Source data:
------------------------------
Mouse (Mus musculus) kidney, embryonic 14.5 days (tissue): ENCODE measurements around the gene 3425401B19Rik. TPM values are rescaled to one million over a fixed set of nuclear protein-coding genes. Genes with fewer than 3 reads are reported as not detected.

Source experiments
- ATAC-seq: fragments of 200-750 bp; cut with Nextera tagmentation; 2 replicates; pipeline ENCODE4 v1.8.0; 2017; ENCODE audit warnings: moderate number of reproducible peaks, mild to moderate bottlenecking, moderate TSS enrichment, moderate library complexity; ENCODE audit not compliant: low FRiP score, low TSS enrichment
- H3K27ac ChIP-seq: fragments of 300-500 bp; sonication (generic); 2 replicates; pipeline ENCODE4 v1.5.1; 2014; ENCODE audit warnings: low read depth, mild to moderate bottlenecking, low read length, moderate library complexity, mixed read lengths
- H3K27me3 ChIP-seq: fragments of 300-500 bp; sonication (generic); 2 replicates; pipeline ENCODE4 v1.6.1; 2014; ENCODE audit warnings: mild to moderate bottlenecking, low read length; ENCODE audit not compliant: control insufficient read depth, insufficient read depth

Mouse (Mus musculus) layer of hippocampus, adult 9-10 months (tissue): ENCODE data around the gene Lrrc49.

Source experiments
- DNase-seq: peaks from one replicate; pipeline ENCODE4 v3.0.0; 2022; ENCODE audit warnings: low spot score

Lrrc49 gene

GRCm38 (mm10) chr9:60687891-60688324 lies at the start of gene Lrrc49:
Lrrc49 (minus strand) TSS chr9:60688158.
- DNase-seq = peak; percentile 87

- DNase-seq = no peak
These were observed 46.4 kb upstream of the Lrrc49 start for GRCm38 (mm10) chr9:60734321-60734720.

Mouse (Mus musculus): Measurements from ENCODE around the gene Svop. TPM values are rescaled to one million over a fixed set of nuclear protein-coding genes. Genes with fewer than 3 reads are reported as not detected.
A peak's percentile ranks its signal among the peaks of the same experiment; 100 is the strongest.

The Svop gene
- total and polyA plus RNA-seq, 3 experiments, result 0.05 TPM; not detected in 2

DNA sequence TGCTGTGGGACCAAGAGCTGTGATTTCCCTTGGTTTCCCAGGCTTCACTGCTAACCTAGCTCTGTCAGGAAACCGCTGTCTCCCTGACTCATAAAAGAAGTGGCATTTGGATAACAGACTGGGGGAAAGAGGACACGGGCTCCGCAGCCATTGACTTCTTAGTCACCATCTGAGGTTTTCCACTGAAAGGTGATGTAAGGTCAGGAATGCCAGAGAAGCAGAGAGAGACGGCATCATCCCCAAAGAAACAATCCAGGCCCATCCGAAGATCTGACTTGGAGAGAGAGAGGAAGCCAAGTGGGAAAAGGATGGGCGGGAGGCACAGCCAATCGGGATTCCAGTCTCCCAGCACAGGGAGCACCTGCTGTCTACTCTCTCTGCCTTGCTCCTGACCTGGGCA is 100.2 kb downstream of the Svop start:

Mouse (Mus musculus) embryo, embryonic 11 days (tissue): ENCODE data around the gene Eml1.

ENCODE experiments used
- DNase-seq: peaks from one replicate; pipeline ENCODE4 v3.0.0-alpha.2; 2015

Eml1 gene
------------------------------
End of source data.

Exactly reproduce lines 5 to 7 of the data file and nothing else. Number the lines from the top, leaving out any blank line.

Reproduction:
- H3K27me3 ChIP-seq: fragments of 300-500 bp; sonication (generic); 2 replicates; pipeline ENCODE4 v1.6.1; 2014; ENCODE audit warnings: mild to moderate bottlenecking, low read length; ENCODE audit not compliant: control insufficient read depth, insufficient read depth

Mouse (Mus musculus) layer of hippocampus, adult 9-10 months (tissue): ENCODE data around the gene Lrrc49.

Source experiments